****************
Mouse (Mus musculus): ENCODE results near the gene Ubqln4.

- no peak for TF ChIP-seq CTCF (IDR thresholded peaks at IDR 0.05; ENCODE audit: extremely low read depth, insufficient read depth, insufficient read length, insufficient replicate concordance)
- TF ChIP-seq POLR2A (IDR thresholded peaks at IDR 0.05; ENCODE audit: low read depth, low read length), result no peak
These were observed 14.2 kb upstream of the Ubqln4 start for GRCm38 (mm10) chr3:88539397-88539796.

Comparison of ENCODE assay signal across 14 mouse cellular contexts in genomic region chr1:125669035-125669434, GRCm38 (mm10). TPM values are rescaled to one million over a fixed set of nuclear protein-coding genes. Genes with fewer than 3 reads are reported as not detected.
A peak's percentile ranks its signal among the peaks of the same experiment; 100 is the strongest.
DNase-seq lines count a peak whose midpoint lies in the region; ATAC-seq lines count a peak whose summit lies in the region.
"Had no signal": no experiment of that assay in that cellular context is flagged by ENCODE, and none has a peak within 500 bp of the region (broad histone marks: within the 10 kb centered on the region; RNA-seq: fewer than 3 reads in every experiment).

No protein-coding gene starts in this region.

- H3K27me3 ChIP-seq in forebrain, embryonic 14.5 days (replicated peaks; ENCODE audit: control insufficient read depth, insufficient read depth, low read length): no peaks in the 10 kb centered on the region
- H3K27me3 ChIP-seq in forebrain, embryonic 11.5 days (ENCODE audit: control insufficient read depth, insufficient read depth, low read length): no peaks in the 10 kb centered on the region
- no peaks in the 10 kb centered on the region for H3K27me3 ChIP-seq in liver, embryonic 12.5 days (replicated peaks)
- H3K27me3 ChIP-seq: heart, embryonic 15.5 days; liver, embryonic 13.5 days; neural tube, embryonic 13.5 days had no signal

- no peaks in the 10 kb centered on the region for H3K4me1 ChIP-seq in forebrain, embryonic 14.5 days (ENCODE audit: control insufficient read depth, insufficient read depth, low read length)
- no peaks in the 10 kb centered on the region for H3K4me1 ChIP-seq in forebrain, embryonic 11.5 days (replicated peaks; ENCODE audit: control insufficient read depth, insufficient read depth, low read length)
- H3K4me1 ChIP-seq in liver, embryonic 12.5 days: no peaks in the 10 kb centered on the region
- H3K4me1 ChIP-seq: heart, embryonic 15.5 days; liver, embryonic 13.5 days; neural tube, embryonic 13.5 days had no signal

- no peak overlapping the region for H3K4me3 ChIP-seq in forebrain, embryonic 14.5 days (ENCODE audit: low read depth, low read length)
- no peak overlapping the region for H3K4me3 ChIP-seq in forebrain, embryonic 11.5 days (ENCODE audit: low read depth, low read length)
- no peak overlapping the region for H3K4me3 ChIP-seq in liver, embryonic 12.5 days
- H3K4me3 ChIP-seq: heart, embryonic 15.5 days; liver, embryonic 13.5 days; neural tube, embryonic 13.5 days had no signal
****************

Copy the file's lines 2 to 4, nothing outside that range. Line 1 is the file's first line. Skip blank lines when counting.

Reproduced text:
- no peak for TF ChIP-seq CTCF (IDR thresholded peaks at IDR 0.05; ENCODE audit: extremely low read depth, insufficient read depth, insufficient read length, insufficient replicate concordance)
- TF ChIP-seq POLR2A (IDR thresholded peaks at IDR 0.05; ENCODE audit: low read depth, low read length), result no peak
These were observed 14.2 kb upstream of the Ubqln4 start for GRCm38 (mm10) chr3:88539397-88539796.